WASHINGTON – Gazing at the smoke of 9/11, all anyone could say was that it was like “something out of a movie.” And yet, movies could never capture an event so tragic.
Case in point: “Extremely Loud & Incredibly Close,” based on the 2005 book by Jonathan S. Foer and adapted by “Forrest Gump” and “Benjamin Button” screenwriter Eric Roth.
It’s a fascinating premise: 9-year-old Oskar Schell (Thomas Horn), a gifted kid with borderline Aspergers, grieves the 9/11 death of his father (Tom Hanks) by exploring a tall tale of New York’s mythical “sixth borough.” He sets off across the city, meeting people from all walks of life, in search of the lock that fits a mysterious key from his dad’s closet.
Along the way, Oskar grows apart from his mother (Sandra Bullock) and befriends a mute old man (Max von Sydow), who must talk via notepad and messages written on his palms.
Hanks and Bullock are solid as expected, but the movie belongs to von Sydow, whose Oscar nod for Best Supporting Actor joins Jean Dujardin and Berenice Bejo (“The Artist“) in a year of “silent” nominations. Sadly, it’s just the second nomination in his prolific career, from a chess match against Death in Ingmar Bergman’s “The Seventh Seal” (1957), to the title character in William Friedkin’s “The Exorcist” (1973), to the founder of pre-crime in Steven Spielberg’s “Minority Report” (2002).
Despite a talented cast, proven writer and intriguing premise, the film is poorly executed, especially the voiceover narration. When done well, narration can really elevate a film, from “Double Indemnity” (1944) to “The Shawshank Redemption” (1994). Unfortunately here, it’s read way too melodramatically by the novice child actor, whose career was launched by winning Kids Week on “Jeopardy!” While Horn is impressive in some of the more emotional scenes, I could never quite latch onto him to carry me through the movie, leaving me yearning for Hanks’ other movie son.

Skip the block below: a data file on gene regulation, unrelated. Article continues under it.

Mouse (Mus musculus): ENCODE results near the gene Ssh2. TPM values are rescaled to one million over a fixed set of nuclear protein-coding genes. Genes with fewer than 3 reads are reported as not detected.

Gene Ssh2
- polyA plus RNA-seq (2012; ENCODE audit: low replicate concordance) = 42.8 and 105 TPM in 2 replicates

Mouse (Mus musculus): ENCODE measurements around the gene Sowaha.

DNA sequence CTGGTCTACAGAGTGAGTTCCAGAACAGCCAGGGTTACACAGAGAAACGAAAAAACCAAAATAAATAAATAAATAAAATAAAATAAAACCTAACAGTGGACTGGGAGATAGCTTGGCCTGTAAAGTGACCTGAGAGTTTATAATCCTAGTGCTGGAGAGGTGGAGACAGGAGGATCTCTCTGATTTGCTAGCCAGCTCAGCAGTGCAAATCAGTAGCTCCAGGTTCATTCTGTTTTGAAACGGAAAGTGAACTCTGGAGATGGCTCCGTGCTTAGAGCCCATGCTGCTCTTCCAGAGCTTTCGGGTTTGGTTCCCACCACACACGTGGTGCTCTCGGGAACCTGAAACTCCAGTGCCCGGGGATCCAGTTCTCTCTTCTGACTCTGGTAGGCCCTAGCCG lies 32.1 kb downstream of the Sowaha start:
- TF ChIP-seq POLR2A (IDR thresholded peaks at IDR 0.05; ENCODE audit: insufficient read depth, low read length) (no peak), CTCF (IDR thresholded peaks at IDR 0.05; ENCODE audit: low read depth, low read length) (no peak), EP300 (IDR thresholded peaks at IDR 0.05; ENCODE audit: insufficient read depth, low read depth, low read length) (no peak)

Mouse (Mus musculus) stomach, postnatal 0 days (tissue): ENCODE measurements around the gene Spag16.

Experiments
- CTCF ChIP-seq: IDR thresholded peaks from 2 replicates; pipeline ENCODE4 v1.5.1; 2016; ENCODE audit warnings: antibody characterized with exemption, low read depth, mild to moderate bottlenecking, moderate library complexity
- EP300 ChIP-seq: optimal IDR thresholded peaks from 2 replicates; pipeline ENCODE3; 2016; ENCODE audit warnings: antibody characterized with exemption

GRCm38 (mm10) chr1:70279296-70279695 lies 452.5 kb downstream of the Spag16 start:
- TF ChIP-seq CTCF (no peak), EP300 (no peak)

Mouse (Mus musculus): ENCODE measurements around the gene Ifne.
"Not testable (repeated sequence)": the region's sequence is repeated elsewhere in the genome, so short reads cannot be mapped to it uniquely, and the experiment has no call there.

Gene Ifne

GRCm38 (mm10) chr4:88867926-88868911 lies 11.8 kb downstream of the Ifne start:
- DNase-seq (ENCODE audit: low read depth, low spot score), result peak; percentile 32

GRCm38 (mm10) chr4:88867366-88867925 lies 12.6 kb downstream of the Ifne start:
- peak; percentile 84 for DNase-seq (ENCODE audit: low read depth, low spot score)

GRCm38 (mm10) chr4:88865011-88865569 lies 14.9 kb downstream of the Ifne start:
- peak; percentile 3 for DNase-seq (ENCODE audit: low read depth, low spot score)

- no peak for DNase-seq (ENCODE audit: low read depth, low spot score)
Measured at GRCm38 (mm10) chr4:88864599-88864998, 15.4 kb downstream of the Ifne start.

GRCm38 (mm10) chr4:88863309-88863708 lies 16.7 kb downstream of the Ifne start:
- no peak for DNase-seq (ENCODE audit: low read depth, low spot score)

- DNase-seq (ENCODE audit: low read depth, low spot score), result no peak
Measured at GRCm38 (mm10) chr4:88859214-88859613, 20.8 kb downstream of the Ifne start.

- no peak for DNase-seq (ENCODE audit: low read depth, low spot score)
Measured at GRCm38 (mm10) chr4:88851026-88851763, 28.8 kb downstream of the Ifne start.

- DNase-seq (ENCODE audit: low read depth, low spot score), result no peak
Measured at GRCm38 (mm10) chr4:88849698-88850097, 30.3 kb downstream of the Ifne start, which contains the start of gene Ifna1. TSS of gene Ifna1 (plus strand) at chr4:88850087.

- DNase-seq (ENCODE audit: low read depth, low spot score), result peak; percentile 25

The blame falls less on the kid than it does director Stephen Daldry, who ends a streak of Best Director nominations for “Billy Elliot” (2000), “The Hours” (2002) and “The Reader” (2008). While the lattermost delicately handled the Holocaust, the tone of “Extremely Loud” feels exploitative, recalling the audience’s fresh memories of what Oskar calls “The Worst Day.” The filmmakers even felt the need to cut a new trailer claiming the film, “Is not about 9/11. It’s about the day after.”
I tried giving the film the benefit of the doubt, but felt it suffered the same fate as Oliver Stone’s “World Trade Center” (2006). Only one fiction feature film has ever worked, “United 93” (2006), because director Paul Greengrass plays it straight, telling a realistic tale of the day’s true act of heroism. If you’re looking for the best 9/11 movies, check out the international short-film collection “September 11″ (2002), including a powerful short directed by Sean Penn and starring Ernest Borgnine.
Trust me, I’m not hating on the movie because it’s a downer. Plenty of great movies have been downers, from “Midnight Cowboy” to “Requiem for a Dream.” It’s how the depressing subject is handled that makes a film successful or not. “Extremely Loud” fancies itself to be way more profound than it actually is, with predictable twists and the gall to name its protagonist “Oscar.” That’s like Alan Jackson naming his tribute song, “Where Were You When the Grammy Stopped Turning?” How it got nominated for Best Picture, I’ll never know.
If you’re an admitted sucker for the sentimental, you may love it — and there’s nothing wrong with that. The folks at People Magazine called it the Best Movie of the Year. But with such powerful subject matter and ten years of hindsight, I couldn’t help but think the movie could have been so much more. A better title would have been: “Extremely Promising and Incredibly Disappointing.”
The public gives it a 6.3 on IMDb. The critics give it a 46 percent on Rotten Tomatoes. Calling it from both sides of The Film Spectrum, I’m Jason Fraley, giving it 2 1/2 stars.
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